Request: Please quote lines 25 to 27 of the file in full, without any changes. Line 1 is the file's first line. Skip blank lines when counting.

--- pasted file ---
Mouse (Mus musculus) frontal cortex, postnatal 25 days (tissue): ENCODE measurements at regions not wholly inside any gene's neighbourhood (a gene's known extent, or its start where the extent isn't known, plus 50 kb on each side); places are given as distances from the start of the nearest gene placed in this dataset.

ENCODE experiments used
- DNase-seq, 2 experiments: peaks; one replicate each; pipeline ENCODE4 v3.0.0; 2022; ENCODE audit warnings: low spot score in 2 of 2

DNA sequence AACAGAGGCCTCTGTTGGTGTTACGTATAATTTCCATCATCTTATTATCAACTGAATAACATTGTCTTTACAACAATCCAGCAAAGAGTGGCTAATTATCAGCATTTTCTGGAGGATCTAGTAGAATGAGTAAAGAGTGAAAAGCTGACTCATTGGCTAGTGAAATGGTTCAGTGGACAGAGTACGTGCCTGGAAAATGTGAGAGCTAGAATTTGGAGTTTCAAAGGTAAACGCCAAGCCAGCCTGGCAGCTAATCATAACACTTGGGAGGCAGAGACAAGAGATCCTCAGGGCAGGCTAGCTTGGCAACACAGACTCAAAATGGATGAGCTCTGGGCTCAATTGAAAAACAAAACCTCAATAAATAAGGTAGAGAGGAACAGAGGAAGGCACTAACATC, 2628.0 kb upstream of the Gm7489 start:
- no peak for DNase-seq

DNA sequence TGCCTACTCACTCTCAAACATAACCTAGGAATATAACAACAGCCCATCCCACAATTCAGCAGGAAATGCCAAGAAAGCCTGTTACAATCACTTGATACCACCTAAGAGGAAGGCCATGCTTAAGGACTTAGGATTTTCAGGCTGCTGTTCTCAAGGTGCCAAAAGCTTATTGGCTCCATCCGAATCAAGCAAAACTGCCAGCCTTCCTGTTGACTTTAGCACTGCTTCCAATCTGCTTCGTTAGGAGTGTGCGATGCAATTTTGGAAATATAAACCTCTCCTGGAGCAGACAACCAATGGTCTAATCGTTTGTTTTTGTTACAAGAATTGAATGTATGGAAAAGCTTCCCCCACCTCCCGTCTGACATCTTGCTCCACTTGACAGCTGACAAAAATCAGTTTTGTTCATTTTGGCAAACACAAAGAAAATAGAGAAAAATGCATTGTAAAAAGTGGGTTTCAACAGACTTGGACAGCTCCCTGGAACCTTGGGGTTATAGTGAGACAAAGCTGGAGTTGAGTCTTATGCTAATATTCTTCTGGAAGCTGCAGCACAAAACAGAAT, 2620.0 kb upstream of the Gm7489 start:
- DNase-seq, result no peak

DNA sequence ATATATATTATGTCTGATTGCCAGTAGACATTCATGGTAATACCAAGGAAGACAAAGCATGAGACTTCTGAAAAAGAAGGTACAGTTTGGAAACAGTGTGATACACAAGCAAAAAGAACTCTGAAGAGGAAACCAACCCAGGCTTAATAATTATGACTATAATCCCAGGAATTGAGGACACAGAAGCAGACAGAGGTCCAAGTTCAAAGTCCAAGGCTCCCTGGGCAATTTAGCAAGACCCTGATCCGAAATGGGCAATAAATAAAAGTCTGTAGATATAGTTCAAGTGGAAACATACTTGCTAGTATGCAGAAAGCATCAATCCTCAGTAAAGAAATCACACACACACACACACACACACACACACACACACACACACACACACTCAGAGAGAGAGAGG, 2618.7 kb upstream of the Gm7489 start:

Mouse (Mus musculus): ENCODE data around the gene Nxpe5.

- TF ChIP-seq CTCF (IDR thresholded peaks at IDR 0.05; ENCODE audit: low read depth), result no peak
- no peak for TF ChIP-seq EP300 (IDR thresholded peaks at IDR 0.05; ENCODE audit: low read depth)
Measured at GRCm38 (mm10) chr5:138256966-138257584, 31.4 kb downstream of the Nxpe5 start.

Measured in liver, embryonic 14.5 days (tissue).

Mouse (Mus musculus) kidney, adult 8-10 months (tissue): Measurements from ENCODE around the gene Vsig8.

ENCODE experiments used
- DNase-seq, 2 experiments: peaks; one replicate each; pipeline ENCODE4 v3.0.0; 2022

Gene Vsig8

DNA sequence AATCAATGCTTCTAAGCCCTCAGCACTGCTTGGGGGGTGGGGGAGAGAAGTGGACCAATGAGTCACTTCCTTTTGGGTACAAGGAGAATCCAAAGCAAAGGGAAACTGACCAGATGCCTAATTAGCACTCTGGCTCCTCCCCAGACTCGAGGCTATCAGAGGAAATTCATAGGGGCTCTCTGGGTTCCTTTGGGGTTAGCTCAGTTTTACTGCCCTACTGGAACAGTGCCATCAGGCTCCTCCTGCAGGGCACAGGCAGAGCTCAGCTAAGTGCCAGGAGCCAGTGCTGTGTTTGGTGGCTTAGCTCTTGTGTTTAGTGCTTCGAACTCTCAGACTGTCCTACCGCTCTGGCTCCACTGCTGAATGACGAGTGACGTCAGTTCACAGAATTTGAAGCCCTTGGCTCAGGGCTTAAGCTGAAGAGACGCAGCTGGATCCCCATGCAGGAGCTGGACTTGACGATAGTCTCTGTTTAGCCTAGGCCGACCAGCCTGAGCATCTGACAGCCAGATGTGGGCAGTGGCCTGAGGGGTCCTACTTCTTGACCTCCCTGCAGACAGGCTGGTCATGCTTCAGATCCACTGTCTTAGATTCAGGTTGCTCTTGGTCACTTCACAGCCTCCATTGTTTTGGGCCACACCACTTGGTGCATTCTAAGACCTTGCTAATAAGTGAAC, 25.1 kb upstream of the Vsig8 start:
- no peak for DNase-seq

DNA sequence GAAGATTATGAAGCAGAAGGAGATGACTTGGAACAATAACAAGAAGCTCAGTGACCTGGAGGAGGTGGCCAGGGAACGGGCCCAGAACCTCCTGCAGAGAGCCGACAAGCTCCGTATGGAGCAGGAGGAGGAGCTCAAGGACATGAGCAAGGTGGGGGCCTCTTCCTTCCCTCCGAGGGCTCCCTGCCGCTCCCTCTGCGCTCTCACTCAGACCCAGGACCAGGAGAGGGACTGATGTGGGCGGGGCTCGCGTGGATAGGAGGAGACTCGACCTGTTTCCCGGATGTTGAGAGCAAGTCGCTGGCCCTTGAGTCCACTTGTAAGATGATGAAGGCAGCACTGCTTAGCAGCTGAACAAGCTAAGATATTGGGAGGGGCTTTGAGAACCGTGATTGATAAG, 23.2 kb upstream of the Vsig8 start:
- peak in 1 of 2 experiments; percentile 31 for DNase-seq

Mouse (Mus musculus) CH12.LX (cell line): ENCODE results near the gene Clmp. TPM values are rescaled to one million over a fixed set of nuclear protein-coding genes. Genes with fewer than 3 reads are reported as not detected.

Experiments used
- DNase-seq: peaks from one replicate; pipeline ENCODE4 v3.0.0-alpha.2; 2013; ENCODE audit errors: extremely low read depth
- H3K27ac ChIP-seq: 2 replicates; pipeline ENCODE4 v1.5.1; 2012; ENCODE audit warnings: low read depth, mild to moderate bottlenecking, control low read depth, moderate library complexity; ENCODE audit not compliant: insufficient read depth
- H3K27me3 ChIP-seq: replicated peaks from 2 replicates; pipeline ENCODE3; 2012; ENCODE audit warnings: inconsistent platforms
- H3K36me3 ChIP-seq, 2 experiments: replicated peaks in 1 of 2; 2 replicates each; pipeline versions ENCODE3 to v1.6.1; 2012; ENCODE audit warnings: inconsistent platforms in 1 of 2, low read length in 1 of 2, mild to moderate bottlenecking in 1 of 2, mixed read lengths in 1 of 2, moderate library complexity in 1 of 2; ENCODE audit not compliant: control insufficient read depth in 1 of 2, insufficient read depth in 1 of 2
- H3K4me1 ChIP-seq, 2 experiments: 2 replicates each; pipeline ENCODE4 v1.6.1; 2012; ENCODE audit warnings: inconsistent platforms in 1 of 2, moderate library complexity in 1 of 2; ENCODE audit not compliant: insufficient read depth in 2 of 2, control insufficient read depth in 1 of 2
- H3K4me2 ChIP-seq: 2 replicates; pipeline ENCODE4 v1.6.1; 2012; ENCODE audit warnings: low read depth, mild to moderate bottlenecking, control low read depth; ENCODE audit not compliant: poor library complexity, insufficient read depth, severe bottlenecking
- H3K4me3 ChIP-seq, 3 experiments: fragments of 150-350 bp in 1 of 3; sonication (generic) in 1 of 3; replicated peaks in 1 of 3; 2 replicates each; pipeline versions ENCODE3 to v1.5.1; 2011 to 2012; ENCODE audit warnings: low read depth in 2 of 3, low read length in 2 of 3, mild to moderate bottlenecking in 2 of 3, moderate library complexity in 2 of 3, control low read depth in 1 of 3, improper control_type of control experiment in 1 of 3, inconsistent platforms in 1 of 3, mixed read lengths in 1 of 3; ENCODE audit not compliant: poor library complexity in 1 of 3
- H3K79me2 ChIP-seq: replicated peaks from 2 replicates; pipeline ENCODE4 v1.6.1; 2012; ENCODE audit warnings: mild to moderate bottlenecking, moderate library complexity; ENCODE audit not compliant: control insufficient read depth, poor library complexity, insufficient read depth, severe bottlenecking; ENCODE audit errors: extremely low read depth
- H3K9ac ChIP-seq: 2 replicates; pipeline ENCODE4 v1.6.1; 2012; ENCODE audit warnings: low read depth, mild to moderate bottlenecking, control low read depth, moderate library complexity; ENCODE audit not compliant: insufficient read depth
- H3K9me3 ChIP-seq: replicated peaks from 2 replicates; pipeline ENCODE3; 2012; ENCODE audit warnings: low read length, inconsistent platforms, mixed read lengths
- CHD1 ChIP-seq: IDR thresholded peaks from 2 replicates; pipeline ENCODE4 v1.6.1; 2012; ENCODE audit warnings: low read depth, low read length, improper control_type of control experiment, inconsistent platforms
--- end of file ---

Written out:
- H3K27ac ChIP-seq: 2 replicates; pipeline ENCODE4 v1.5.1; 2012; ENCODE audit warnings: low read depth, mild to moderate bottlenecking, control low read depth, moderate library complexity; ENCODE audit not compliant: insufficient read depth
- H3K27me3 ChIP-seq: replicated peaks from 2 replicates; pipeline ENCODE3; 2012; ENCODE audit warnings: inconsistent platforms
- H3K36me3 ChIP-seq, 2 experiments: replicated peaks in 1 of 2; 2 replicates each; pipeline versions ENCODE3 to v1.6.1; 2012; ENCODE audit warnings: inconsistent platforms in 1 of 2, low read length in 1 of 2, mild to moderate bottlenecking in 1 of 2, mixed read lengths in 1 of 2, moderate library complexity in 1 of 2; ENCODE audit not compliant: control insufficient read depth in 1 of 2, insufficient read depth in 1 of 2